As one of life's most essential elements for survival, it's important to keep in mind that water is not an unlimited resource. Here in Livermore, much of the water delivered to us is surface water that the Valley's water wholesaler, Zone 7 Water Agency, imports from the State Water Project. The surface supplies are dependent on the amount of rainfall and the snow pack in the Sierra mountains, and this varies from year-to-year. While the water may seem to flow endlessly from our taps, using water wisely today will help to avoid water shortages during future dry periods.
We invite you to visit the links on the menu at the left to browseand learn more about how you, too, can help to conserve our precious water supplies.
Save Our Water is a statewide program aimed at helping Californians reduce their everyday water use. Visit
http://www.saveourh2o.org/ for ideas and inspiration for permanently reducing water use - regardless of whether California is in a drought.
Brown is the new green when it comes to Bay Arealawns. Join the effort declaring "Brown is the New Green". Click here to print a copy of the "Brown is the New Green" lawn sign provided by the Save Our Water program.
Want to learn how to create a water-wise garden suited to the Tri-Valley region? Visit the Water-Wise Gardening website to see vivid color photos, find searchable plant databases, learn water-saving tips, and more!
Ready to replace your thirsty lawn? Replace it with a healthy garden that works for you. By using Bay-Friendly practices, you canconserve water andnatural resources, and prevent pollution. And with sheet mulching, you can plant directly on top of the lawn, saving time and money. Learn moreby visiting Lose Your Lawn. See a short video of a recent lawn conversion in Livermore by visiting by visiting this page.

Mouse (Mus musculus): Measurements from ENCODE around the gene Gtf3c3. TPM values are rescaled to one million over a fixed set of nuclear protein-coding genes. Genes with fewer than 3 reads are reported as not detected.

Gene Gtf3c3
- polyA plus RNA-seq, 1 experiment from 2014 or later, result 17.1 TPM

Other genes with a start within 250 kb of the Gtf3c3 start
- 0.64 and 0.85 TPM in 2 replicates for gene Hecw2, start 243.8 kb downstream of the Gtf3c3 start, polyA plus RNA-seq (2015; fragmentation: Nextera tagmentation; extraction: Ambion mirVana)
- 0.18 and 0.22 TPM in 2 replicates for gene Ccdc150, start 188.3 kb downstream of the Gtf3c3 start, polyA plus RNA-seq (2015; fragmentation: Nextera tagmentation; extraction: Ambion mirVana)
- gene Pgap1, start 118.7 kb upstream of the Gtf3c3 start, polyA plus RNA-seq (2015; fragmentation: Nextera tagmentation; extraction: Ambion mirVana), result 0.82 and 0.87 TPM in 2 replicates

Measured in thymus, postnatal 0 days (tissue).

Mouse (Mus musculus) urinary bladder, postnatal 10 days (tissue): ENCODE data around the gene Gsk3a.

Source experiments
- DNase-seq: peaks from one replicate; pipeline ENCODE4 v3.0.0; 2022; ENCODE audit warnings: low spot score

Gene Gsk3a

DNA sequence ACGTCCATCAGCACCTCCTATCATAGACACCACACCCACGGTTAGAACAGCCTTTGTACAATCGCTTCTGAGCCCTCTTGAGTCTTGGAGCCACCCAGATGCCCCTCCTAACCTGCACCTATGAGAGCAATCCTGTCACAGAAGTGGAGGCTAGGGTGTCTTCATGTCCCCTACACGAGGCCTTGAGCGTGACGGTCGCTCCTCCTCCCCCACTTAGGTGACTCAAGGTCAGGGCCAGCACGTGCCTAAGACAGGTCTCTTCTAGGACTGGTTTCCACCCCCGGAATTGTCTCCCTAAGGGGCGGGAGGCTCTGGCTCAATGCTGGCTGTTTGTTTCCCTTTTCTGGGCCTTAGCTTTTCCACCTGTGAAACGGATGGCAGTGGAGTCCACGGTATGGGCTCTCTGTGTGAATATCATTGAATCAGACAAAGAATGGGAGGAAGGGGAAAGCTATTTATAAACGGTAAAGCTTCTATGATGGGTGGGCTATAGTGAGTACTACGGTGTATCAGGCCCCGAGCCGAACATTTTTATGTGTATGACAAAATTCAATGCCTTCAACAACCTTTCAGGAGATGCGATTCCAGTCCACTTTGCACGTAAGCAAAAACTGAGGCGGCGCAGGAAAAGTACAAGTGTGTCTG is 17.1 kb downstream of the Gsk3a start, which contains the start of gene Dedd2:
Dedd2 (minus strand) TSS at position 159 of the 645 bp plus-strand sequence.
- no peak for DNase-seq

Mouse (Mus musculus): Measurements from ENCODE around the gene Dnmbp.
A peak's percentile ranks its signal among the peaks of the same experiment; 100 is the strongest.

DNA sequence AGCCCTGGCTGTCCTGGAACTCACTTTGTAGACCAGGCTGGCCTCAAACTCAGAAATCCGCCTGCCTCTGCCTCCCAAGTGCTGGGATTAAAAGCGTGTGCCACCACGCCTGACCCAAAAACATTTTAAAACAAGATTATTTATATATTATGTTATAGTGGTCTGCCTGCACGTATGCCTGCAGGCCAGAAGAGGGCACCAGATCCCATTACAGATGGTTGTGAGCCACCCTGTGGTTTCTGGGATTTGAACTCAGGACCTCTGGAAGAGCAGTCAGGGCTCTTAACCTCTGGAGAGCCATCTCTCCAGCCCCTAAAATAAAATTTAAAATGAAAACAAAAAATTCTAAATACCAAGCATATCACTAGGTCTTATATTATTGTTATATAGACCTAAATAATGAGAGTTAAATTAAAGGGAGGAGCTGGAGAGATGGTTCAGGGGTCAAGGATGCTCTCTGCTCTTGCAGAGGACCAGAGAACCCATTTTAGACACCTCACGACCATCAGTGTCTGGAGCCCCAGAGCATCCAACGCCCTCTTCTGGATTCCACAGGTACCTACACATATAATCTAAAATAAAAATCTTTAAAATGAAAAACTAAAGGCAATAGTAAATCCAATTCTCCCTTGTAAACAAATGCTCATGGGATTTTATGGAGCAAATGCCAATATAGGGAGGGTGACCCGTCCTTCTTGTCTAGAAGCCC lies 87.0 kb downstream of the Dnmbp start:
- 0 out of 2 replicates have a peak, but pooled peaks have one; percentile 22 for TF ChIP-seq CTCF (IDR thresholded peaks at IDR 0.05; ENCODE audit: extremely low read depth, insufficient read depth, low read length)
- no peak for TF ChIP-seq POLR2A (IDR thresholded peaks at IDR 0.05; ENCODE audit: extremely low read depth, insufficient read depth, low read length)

To prepare for interruptions in water supplies, a Water Shortage Contingency Plan was adopted by the Livermore City Council for the Livermore Municipal Water Service Area. (For information on Cal Water's service area in Livermore, call 447-4900.)
Originally adopted in 1991, the Plan was updated in 1996 and again in 2005. The Plan is a part of the City’s water conservation rules and regulations. The plan consists of four levels or stages of water conservation. The levels are: no conservation (Stage I); 25% reduction (Stage II); 35% reduction (Stage III); and 50% reduction (Stage IV). The plan also contains guidelines for residential and commercial water conservation and water waste prohibitions depending of the stage of conservation that is mandated. See the Water Shortage Contingency Plan and thecurrent water rates at the various stages of water conservation.
Click here for Drought and Water Conservation Update